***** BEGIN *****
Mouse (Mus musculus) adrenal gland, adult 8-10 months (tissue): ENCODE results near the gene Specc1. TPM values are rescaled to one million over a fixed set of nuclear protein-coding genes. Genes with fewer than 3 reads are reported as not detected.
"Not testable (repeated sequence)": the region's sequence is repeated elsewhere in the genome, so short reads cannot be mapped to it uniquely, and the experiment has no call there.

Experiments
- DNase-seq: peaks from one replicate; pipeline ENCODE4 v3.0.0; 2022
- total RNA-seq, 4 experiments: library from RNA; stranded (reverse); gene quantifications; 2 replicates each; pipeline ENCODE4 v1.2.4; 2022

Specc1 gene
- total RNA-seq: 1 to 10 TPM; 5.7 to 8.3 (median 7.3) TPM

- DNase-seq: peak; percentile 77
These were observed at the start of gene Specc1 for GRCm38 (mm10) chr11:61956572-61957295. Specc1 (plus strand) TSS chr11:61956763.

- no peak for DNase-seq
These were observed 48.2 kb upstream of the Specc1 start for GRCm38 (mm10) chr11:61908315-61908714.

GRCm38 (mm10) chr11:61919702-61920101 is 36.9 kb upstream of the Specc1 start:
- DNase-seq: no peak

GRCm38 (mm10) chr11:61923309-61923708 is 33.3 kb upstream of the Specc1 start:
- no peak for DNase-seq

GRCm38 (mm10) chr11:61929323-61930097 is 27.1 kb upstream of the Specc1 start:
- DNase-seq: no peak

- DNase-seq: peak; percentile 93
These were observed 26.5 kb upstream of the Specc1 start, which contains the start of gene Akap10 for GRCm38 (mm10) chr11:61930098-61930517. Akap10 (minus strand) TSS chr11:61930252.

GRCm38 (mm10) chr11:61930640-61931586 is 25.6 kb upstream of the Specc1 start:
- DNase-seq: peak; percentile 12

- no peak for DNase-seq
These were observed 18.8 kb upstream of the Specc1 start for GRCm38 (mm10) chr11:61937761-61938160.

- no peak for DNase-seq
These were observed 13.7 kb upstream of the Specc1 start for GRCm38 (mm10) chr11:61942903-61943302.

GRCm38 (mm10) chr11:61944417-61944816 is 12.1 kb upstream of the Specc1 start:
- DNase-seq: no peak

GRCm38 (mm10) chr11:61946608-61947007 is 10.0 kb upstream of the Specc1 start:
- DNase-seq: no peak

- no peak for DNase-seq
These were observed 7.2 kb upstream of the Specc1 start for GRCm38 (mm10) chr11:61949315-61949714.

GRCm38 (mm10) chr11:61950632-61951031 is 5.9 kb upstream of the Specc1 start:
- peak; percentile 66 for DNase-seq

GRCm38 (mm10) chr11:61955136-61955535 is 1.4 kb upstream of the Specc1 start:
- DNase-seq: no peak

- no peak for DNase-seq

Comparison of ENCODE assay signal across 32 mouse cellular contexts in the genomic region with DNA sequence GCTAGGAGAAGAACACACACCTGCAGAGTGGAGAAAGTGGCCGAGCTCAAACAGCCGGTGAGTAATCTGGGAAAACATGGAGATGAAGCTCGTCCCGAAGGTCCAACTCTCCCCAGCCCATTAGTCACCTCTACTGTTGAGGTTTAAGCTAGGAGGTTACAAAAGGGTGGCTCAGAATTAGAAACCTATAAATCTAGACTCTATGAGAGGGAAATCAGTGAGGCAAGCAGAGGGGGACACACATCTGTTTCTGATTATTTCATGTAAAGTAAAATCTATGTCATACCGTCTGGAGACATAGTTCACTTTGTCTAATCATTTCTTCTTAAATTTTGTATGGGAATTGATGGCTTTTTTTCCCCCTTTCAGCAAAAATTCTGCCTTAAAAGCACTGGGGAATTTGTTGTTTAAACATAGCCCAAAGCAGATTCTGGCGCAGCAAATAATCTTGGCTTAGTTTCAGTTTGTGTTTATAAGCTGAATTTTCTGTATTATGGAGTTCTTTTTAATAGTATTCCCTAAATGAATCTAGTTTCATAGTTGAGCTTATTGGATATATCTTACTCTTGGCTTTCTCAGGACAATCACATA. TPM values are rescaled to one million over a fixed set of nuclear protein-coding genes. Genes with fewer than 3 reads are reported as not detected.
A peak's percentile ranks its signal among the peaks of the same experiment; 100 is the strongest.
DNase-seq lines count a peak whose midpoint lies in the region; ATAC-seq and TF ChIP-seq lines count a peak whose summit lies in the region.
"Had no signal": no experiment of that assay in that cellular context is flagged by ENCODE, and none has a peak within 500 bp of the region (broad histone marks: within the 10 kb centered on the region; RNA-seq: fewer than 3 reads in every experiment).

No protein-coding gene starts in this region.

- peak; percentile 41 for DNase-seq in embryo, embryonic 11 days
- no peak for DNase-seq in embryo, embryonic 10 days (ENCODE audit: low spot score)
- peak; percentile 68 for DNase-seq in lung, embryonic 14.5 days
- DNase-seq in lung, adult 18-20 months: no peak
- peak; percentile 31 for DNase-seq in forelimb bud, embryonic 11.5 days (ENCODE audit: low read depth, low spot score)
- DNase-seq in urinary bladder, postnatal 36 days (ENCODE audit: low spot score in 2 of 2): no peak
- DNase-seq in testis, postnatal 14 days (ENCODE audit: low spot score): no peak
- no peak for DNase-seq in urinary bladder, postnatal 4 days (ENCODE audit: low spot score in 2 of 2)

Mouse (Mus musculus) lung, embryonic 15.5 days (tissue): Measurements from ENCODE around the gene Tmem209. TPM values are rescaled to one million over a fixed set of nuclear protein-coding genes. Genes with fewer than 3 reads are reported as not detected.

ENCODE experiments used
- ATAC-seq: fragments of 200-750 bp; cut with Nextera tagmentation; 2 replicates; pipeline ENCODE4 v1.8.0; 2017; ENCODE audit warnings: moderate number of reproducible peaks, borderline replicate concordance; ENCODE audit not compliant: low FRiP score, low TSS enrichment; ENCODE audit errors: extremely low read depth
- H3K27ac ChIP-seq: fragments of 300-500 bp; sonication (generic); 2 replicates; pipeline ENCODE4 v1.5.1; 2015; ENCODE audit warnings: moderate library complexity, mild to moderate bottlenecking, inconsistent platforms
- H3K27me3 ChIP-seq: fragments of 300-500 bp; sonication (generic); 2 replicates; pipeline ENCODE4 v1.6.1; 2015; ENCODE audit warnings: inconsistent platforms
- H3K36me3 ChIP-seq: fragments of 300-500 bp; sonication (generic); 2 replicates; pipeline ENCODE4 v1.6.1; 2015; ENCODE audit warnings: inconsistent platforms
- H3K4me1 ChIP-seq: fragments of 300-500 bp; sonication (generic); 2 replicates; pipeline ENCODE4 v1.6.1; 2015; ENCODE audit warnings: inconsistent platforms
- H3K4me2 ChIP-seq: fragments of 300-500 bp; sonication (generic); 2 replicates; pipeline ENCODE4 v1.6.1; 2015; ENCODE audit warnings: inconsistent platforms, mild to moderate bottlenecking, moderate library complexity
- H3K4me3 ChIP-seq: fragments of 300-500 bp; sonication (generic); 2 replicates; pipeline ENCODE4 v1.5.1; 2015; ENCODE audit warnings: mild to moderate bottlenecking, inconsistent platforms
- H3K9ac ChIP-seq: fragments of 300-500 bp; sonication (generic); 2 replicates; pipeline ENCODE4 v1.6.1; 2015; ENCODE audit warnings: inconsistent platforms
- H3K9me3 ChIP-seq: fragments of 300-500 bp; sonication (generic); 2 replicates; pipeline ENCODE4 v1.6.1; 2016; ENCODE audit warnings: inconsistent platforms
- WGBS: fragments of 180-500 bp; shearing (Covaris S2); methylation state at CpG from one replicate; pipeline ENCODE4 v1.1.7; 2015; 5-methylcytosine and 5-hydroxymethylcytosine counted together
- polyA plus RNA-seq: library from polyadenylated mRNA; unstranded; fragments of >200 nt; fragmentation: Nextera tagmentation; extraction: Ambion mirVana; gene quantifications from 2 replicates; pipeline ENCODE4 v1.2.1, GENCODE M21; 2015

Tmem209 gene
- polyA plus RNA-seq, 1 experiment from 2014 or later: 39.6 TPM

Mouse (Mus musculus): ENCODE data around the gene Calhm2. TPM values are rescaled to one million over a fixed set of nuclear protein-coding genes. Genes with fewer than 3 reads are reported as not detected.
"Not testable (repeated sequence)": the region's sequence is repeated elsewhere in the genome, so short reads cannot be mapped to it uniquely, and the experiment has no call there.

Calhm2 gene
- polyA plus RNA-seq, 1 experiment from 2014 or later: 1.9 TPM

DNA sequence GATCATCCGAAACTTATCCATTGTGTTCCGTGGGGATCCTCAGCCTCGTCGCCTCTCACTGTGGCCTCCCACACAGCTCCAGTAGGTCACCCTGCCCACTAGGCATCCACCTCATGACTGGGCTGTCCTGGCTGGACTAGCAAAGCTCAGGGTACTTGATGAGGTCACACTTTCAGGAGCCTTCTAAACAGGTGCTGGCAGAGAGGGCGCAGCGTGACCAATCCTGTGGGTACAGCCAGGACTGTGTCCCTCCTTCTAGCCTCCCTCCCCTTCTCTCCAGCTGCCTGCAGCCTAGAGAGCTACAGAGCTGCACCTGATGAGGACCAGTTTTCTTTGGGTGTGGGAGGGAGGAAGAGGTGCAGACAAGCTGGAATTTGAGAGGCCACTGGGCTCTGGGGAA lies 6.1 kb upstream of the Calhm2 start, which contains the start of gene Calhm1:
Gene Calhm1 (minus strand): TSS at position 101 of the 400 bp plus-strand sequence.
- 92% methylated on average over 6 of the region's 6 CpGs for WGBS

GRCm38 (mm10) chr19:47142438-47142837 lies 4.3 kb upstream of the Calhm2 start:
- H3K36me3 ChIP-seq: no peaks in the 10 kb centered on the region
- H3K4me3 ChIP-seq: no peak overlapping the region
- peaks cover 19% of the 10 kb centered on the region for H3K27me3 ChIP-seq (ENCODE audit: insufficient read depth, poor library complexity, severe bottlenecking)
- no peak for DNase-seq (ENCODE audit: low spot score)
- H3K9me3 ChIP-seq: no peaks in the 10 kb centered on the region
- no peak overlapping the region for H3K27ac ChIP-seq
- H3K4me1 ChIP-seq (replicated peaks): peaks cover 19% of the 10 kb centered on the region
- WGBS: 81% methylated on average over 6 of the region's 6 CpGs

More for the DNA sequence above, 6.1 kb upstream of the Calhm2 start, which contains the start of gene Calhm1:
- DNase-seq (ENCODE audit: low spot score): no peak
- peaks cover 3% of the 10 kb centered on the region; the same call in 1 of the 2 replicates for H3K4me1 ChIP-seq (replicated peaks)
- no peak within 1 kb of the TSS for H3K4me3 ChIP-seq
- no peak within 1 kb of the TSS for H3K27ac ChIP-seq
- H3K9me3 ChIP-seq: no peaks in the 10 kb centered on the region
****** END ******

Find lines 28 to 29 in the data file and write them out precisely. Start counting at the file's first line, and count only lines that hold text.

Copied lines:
GRCm38 (mm10) chr11:61946608-61947007 is 10.0 kb upstream of the Specc1 start:
- DNase-seq: no peak